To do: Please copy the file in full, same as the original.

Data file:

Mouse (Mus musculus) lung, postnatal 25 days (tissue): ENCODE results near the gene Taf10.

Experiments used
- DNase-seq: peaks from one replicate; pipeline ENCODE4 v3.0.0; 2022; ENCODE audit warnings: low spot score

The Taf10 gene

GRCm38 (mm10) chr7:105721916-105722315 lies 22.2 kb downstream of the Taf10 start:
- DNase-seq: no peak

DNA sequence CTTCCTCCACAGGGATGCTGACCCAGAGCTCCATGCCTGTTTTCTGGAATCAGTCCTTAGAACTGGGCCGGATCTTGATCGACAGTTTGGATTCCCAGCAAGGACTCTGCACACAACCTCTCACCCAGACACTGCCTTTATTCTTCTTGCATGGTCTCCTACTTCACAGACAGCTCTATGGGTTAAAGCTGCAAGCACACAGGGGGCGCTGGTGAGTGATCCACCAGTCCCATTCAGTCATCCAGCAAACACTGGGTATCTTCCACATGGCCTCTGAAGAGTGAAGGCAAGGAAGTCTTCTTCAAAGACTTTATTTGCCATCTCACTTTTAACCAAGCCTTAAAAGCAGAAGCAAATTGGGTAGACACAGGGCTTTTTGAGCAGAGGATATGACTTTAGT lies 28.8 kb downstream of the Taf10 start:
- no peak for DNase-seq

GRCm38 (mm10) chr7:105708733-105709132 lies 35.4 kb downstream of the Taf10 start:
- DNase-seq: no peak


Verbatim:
Mouse (Mus musculus) lung, postnatal 25 days (tissue): ENCODE results near the gene Taf10.

Experiments used
- DNase-seq: peaks from one replicate; pipeline ENCODE4 v3.0.0; 2022; ENCODE audit warnings: low spot score

The Taf10 gene

GRCm38 (mm10) chr7:105721916-105722315 lies 22.2 kb downstream of the Taf10 start:
- DNase-seq: no peak

DNA sequence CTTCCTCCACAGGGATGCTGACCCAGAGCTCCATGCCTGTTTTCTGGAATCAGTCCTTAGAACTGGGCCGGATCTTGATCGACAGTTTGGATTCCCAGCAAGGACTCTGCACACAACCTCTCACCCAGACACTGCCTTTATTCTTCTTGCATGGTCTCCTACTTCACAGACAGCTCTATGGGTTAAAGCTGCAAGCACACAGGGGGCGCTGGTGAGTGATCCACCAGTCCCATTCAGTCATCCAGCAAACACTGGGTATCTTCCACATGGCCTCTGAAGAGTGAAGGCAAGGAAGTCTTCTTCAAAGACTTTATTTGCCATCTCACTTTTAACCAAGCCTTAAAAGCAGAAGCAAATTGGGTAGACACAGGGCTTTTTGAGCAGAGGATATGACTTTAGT lies 28.8 kb downstream of the Taf10 start:
- no peak for DNase-seq

GRCm38 (mm10) chr7:105708733-105709132 lies 35.4 kb downstream of the Taf10 start:
- DNase-seq: no peak